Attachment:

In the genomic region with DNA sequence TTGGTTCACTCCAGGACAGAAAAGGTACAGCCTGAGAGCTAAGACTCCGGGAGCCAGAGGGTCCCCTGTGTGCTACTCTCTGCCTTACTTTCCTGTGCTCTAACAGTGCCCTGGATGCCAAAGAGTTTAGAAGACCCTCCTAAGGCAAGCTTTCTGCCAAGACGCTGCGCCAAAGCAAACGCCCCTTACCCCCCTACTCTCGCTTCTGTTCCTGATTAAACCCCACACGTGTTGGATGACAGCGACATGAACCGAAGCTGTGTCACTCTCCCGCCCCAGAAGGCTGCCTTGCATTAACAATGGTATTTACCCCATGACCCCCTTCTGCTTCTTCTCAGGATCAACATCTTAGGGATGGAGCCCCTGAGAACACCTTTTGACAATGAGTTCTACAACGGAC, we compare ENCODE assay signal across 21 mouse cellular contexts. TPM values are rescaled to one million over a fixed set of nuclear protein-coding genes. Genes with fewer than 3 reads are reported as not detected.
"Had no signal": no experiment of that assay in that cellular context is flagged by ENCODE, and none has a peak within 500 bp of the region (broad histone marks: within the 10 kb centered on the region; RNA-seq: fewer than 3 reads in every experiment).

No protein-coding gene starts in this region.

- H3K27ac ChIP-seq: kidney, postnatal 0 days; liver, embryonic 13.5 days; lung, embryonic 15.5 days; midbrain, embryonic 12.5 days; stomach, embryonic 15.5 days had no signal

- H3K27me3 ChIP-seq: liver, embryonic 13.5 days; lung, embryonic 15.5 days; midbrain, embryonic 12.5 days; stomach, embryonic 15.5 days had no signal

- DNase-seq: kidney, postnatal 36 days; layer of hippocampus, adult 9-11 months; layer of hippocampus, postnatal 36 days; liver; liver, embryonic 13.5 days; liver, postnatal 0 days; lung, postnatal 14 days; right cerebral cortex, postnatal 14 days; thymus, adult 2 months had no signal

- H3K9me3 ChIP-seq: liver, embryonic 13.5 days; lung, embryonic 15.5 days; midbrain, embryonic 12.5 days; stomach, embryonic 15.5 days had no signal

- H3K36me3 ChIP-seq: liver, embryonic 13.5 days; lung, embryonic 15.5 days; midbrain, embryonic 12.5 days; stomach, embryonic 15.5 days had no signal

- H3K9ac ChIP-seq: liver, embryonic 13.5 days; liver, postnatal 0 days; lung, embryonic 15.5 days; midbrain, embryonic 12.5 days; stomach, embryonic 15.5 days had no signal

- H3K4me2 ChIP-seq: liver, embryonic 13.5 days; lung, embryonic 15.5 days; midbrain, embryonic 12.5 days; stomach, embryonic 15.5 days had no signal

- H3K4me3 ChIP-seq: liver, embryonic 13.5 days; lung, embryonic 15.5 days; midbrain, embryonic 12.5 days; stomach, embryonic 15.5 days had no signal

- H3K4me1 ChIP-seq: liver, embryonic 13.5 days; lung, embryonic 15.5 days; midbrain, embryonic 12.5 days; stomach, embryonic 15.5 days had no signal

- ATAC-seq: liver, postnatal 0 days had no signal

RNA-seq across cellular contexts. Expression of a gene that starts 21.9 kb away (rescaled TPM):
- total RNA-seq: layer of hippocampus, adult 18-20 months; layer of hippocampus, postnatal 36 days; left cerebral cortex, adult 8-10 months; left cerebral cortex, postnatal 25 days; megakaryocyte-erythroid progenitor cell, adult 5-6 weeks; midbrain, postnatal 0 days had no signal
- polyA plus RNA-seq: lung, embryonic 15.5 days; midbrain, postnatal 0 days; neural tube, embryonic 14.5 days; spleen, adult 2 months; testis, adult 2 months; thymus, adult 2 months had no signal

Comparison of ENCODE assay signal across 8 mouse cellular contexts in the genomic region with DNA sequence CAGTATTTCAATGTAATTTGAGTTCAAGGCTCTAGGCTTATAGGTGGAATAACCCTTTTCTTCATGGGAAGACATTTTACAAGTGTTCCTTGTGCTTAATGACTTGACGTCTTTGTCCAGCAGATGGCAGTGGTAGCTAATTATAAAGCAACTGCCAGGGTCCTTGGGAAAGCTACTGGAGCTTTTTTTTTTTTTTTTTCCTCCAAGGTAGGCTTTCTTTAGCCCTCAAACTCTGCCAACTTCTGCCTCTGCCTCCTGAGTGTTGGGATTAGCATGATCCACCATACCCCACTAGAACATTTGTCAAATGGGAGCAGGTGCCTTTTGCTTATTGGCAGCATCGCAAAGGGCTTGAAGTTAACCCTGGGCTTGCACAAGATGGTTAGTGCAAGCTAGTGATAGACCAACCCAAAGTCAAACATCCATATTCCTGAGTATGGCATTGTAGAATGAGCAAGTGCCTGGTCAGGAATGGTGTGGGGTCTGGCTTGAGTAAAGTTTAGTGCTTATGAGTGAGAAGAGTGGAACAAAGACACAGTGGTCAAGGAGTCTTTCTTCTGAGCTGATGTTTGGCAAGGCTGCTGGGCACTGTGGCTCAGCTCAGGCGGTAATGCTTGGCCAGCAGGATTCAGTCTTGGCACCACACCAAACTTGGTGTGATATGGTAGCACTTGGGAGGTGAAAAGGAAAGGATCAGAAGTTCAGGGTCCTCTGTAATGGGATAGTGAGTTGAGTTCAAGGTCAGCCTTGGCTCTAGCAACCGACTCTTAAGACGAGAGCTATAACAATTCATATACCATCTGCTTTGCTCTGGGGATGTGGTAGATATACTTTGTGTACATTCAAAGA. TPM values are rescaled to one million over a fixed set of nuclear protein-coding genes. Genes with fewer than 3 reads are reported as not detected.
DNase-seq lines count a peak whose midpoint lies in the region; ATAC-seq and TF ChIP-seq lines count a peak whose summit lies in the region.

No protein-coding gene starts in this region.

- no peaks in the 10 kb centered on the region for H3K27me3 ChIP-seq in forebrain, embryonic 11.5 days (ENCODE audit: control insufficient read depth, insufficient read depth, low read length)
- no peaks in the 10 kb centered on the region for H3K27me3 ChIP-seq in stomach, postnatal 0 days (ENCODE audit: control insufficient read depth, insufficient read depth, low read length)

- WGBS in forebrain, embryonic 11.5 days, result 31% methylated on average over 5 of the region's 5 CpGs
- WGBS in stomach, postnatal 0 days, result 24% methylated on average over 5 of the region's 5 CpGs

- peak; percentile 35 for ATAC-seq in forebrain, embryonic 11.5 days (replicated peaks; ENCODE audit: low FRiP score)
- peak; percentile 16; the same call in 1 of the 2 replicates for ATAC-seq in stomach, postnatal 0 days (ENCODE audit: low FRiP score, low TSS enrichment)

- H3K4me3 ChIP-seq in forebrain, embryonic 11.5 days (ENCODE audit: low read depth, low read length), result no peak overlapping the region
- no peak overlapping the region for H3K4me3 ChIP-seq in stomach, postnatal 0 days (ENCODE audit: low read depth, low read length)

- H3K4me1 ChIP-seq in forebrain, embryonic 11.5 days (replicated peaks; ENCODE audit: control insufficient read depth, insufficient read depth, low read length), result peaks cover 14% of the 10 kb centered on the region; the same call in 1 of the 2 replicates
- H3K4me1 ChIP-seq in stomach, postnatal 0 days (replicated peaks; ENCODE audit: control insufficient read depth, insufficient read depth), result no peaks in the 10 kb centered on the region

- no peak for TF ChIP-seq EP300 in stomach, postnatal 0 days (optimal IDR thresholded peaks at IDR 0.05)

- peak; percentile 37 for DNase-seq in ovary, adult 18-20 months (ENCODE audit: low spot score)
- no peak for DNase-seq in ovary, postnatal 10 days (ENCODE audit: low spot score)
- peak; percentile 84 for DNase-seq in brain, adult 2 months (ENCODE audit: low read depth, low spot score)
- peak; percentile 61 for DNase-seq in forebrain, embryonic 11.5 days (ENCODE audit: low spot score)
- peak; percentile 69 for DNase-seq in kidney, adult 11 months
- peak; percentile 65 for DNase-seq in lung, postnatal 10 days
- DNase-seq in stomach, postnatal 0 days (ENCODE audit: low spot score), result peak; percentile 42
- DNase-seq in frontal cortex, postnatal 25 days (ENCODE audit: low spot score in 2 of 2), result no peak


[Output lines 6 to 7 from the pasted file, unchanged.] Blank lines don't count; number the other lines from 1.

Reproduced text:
- DNase-seq: kidney, postnatal 36 days; layer of hippocampus, adult 9-11 months; layer of hippocampus, postnatal 36 days; liver; liver, embryonic 13.5 days; liver, postnatal 0 days; lung, postnatal 14 days; right cerebral cortex, postnatal 14 days; thymus, adult 2 months had no signal

- H3K9me3 ChIP-seq: liver, embryonic 13.5 days; lung, embryonic 15.5 days; midbrain, embryonic 12.5 days; stomach, embryonic 15.5 days had no signal